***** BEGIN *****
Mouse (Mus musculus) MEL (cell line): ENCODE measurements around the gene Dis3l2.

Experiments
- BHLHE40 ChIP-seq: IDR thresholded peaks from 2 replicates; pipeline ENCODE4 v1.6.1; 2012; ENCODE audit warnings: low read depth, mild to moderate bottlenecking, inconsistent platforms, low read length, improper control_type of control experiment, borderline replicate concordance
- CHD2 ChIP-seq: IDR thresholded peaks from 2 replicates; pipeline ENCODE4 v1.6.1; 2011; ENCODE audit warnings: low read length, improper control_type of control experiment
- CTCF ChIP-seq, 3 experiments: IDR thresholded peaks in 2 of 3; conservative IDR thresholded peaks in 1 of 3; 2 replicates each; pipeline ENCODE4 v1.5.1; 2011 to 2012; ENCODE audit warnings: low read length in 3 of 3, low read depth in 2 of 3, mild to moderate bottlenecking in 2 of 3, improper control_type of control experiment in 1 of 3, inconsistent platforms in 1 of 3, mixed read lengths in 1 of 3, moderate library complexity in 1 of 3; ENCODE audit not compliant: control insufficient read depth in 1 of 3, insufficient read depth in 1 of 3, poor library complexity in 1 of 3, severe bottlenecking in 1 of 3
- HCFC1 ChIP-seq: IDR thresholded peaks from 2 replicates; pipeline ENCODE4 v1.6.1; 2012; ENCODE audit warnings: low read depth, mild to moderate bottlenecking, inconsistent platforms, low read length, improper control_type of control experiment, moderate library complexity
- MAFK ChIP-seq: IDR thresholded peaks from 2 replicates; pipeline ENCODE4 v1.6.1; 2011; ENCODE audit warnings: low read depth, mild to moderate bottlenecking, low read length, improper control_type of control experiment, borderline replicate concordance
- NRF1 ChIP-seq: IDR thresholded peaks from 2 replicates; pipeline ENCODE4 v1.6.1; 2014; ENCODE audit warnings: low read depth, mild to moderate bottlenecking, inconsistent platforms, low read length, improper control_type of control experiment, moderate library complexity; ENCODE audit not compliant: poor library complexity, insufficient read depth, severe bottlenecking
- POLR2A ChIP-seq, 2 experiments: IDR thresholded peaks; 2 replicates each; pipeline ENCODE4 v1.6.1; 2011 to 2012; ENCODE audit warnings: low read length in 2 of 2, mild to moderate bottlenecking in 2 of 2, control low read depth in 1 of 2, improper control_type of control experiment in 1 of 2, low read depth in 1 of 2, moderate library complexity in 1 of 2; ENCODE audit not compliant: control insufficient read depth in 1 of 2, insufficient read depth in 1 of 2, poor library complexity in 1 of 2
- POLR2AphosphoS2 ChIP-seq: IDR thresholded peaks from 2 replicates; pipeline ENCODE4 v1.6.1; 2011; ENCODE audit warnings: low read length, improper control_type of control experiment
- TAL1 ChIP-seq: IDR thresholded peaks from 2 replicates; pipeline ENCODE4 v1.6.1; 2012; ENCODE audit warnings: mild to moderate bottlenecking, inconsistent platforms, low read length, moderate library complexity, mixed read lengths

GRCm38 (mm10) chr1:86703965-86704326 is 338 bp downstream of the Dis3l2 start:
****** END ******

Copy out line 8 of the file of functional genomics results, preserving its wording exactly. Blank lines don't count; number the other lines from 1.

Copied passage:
- NRF1 ChIP-seq: IDR thresholded peaks from 2 replicates; pipeline ENCODE4 v1.6.1; 2014; ENCODE audit warnings: low read depth, mild to moderate bottlenecking, inconsistent platforms, low read length, improper control_type of control experiment, moderate library complexity; ENCODE audit not compliant: poor library complexity, insufficient read depth, severe bottlenecking